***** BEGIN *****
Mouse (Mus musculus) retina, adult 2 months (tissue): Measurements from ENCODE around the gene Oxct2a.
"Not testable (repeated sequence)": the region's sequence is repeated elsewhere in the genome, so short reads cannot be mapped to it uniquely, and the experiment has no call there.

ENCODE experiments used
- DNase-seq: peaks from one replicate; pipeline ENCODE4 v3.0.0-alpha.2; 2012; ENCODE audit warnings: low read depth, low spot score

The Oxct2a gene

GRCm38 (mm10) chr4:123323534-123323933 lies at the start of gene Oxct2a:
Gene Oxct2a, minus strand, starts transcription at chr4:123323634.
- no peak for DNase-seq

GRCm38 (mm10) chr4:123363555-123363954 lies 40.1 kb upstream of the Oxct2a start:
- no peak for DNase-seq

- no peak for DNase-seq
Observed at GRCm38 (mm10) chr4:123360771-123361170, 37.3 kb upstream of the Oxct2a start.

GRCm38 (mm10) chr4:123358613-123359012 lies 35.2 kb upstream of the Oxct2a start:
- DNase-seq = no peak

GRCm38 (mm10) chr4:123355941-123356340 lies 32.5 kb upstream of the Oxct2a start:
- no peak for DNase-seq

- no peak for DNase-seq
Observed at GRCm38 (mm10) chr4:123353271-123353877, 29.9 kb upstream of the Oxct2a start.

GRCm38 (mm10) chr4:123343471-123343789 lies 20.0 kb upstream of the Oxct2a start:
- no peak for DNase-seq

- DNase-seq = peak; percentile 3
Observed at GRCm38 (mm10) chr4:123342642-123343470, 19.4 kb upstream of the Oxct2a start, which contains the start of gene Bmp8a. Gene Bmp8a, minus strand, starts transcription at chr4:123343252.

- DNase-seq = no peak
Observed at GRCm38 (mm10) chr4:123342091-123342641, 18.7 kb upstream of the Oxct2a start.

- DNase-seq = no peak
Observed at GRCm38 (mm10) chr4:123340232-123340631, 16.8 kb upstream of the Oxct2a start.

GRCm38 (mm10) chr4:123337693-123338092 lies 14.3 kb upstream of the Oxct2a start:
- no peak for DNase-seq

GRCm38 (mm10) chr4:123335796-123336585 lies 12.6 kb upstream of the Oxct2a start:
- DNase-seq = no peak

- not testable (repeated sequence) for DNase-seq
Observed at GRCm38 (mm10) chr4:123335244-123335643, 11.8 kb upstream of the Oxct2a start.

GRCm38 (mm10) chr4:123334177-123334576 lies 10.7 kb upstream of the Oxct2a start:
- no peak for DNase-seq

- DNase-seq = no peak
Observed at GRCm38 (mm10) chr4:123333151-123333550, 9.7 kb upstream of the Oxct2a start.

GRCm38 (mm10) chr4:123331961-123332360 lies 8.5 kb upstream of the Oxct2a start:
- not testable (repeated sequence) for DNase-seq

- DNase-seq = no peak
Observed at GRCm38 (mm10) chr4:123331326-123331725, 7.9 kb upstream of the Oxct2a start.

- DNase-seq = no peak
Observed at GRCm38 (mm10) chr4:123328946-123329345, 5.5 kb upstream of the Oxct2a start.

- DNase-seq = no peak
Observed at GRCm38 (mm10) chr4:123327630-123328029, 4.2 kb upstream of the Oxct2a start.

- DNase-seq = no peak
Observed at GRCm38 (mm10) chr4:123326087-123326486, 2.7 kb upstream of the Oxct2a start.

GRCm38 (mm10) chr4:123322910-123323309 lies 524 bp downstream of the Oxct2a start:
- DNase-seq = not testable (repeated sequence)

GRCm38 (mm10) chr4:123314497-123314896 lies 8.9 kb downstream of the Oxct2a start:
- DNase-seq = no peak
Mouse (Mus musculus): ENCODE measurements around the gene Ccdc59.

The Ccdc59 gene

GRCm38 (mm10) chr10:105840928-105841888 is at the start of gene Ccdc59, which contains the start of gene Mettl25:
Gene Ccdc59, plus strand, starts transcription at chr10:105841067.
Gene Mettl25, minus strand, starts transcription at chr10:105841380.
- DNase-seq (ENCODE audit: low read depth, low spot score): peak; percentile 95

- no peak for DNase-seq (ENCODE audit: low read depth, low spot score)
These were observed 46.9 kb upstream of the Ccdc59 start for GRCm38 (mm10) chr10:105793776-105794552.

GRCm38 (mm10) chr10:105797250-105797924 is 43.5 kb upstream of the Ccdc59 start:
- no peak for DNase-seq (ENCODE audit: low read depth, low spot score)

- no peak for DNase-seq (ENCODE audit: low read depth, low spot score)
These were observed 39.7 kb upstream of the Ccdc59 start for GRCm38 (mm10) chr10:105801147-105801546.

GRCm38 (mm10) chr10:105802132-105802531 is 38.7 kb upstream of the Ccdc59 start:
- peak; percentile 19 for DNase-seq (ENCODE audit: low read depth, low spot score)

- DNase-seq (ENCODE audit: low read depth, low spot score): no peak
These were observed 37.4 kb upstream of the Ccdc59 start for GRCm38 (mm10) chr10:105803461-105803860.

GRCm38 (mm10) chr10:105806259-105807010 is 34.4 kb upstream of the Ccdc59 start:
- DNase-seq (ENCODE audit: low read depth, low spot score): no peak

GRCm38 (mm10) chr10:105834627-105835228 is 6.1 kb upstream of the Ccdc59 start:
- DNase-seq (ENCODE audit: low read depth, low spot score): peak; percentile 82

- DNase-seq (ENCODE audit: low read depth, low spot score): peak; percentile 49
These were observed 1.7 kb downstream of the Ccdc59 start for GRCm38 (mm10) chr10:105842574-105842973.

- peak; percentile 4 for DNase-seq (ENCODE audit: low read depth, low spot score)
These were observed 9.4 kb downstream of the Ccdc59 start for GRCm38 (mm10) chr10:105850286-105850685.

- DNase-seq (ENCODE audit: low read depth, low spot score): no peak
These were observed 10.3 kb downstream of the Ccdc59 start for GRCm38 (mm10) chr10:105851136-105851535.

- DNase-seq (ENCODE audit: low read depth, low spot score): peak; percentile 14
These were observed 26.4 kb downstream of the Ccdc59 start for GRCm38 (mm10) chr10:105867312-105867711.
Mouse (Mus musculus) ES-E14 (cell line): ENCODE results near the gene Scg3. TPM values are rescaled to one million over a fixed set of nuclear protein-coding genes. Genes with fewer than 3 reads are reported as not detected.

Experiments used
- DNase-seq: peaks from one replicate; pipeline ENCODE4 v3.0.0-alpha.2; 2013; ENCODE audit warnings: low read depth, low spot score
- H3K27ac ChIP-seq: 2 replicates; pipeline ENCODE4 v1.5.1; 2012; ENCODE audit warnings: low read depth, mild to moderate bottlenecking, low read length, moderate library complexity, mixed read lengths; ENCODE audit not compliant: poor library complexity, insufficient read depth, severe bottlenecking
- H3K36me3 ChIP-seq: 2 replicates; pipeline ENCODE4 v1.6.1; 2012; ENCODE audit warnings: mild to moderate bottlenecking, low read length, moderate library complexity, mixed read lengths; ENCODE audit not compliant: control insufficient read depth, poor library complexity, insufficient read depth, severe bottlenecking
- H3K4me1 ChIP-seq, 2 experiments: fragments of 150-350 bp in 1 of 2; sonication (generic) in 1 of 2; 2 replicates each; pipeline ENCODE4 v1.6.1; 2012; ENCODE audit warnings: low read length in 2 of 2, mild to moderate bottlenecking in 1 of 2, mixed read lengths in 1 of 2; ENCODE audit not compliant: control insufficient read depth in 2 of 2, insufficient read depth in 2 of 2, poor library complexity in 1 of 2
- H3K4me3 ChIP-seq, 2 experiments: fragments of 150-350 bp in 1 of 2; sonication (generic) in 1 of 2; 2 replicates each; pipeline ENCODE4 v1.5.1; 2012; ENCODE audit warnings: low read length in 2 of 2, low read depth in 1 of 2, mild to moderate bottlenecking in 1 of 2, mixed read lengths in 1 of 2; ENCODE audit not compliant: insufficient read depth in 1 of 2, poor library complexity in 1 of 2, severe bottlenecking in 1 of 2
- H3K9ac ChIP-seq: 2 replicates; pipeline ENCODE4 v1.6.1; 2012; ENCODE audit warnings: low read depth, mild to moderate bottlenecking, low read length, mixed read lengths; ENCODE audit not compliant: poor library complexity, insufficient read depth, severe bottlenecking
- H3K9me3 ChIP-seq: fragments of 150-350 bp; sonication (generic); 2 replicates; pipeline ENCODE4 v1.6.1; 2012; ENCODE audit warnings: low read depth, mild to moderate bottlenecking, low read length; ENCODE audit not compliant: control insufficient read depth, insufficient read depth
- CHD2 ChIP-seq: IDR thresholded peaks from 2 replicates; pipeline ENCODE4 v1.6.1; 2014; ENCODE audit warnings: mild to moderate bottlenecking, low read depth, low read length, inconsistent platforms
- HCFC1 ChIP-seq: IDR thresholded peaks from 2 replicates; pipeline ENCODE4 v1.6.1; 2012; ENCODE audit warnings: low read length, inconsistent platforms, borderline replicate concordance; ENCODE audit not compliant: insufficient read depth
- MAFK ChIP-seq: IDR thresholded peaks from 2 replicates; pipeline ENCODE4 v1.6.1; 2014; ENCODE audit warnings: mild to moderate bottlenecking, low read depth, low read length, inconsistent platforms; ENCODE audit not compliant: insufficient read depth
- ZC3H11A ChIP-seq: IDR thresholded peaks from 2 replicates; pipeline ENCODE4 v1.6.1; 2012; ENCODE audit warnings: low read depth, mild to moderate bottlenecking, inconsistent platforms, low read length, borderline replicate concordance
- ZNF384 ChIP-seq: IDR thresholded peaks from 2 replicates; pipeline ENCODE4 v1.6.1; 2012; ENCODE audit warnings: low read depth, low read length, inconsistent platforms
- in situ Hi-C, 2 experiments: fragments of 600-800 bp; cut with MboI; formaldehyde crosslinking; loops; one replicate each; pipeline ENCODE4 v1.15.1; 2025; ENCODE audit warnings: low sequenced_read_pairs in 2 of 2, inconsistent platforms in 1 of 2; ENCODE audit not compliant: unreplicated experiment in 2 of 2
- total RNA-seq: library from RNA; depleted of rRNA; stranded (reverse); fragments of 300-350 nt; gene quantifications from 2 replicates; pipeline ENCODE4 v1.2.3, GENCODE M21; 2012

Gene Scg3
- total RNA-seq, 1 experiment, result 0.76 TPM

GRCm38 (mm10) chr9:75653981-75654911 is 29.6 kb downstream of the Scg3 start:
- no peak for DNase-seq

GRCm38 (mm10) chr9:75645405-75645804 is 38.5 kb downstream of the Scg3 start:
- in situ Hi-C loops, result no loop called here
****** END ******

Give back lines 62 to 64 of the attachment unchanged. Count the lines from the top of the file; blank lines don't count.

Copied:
These were observed 39.7 kb upstream of the Ccdc59 start for GRCm38 (mm10) chr10:105801147-105801546.

GRCm38 (mm10) chr10:105802132-105802531 is 38.7 kb upstream of the Ccdc59 start:
- peak; percentile 19 for DNase-seq (ENCODE audit: low read depth, low spot score)